Promotion fulfills the same role as it does in any other marketing context.

A healthcare service may not be more easily replicated than a physical product. There are various parameters beyond the scope of service provider that control delivery of a good healthcare service or clinical decision making for patients.

The promotion is a process of establishing communication with patients and outside world to show that the ‘Practice’ delivers an accessible and accountable care. Practice provides an assurance of quality towards the clinical decision making provided by caregivers.

To prevent a service becoming interchangeable with its competitors, it becomes vital to create a desirable brand image and name in the market. Differentiation becomes a key goal in order to attract both new and repeat patients.

In order to highlight practice’s Accessibility, Accountability and Assurance part for patient care, it may be essential to highlight some of the testimonials from patients. Practice may explore an option of consistent brand building through a website, smartphone application or social media. All of these efforts should lead to an increased accessibility for patient care and concerns.

All of the above 4 elements of Marketing Mix are extremely important in deriving an effective Marketing Plan for Medical Practice that results into Horizontal and Vertical Growth for the practice.

In the next post we will explore additional 3 P’s of marketing that includes ‘PEOPLE’, ‘PROCESS’ and ‘PHYSICAL EVIDENCE’.


4 ways your practice can benefit from a mix of technology and human touch

One of the biggest misnomers about an EHR implementation is that it will replace many of the human elements of your practice. While the EHR can replace some of the tasks and processes that were done by humans, the reality is that EHR software is most powerful when paired with human touch. This concept is infused into our Ideal Medical Practice Workflow whitepaper and should be infused into every clinical practice.

As we enter 2015, here’s a look at 4 more ways your practice can benefit from a mix of technology and human touch:

  1. Rescheduling Patients One of the biggest forms of lost revenue for a practice comes in not rescheduling patients who missed their appointment. While some of these missed appointments represent low quality patients, many missed appointments happen for a good reason and are an opportunity for more revenue for your practice. Unfortunately, most practices don’t consistently reach out to patients and reschedule their appointment. Along with providing additional revenue for your practice, this extra patient outreach is a great form of customer service that will be appreciated by many of your patients and shared with their friends. While some of the rescheduling can be done using technology like emails and text messages, nothing shows a patient you care about them more than a telephone call about a missed appointment.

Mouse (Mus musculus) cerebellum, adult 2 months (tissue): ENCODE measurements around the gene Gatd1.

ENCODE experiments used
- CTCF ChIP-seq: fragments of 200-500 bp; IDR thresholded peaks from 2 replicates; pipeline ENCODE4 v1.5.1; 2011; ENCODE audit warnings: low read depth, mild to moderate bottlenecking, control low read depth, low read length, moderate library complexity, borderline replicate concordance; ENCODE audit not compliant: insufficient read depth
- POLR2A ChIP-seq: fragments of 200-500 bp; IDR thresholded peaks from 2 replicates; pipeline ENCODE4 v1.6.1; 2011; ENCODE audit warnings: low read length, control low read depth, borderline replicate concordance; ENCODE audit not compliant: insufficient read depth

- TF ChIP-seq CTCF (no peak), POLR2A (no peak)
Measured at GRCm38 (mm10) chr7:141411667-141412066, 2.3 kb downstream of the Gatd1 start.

2. Complete Eligibility Verification I’ve written previously about the importance of complete eligibility verification and a quality eligibility verification team. While having the correct eligibility information is always important, I can’t stress how much more important eligibility verification is at the start of a new year. At the start of a new year, patients once again are working to meet their deductible and therefore have a higher patient pay amount. Plus, the new ACA insurance plans means many patients will start the new year off with a new insurance plan. If you don’t have a 100% consistent process for verifying a patient’s eligibility, then you’re office is likely working off of old information which will hamper your ability to collect the correct payment from the patient.
  3. Referral Tracking Not appropriately tracking referrals is a big issue in many practices that can easily be handled with a mix of technology and human follow up. Not tracking these referrals is a big clinical compliance issue for your practice that has the potential to lead to a lawsuit. Along with the potential legal liability, I believe having a dedicated team following up on these orders will become extremely important in the new world of value based reimbursement and ACOs. In this next generation of reimbursement, your payment will depend on your ability to ensure patient compliance with outside referrals.